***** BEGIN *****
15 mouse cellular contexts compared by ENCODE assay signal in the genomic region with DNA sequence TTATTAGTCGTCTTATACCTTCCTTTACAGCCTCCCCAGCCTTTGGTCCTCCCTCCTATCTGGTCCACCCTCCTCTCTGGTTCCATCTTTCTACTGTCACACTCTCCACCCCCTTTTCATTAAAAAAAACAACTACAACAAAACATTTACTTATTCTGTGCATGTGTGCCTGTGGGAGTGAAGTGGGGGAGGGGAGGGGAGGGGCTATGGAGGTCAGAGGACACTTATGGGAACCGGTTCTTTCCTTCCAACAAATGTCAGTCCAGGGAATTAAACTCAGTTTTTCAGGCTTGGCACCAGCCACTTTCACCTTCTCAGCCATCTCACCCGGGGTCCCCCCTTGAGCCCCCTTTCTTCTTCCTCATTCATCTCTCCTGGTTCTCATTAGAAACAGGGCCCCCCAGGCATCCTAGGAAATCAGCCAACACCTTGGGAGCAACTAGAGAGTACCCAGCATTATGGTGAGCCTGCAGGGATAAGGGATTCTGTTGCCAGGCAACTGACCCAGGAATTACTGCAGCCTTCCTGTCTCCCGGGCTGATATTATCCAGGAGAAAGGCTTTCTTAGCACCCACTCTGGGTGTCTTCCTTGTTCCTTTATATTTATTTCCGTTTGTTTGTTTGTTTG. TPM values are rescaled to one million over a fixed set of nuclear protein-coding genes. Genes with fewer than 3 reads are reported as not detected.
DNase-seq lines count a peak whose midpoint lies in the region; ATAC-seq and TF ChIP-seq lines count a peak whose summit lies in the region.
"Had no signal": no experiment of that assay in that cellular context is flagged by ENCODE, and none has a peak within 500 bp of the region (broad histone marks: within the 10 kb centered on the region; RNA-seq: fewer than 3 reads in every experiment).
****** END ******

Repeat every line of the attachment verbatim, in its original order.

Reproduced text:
15 mouse cellular contexts compared by ENCODE assay signal in the genomic region with DNA sequence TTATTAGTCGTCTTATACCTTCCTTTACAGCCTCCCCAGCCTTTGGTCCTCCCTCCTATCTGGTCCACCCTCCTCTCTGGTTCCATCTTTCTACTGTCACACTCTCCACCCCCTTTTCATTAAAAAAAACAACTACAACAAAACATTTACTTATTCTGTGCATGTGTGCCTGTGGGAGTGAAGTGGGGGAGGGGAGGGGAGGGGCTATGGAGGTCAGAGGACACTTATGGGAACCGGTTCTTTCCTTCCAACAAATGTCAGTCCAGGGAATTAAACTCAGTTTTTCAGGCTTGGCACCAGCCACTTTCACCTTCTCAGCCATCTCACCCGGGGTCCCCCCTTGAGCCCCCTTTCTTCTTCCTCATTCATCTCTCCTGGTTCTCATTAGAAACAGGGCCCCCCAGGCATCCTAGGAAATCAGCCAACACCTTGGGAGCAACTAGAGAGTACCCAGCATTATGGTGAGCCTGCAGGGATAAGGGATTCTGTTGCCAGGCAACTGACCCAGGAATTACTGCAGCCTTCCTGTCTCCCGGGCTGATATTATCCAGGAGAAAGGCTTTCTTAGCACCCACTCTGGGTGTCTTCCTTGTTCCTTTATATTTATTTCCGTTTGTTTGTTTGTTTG. TPM values are rescaled to one million over a fixed set of nuclear protein-coding genes. Genes with fewer than 3 reads are reported as not detected.
DNase-seq lines count a peak whose midpoint lies in the region; ATAC-seq and TF ChIP-seq lines count a peak whose summit lies in the region.
"Had no signal": no experiment of that assay in that cellular context is flagged by ENCODE, and none has a peak within 500 bp of the region (broad histone marks: within the 10 kb centered on the region; RNA-seq: fewer than 3 reads in every experiment).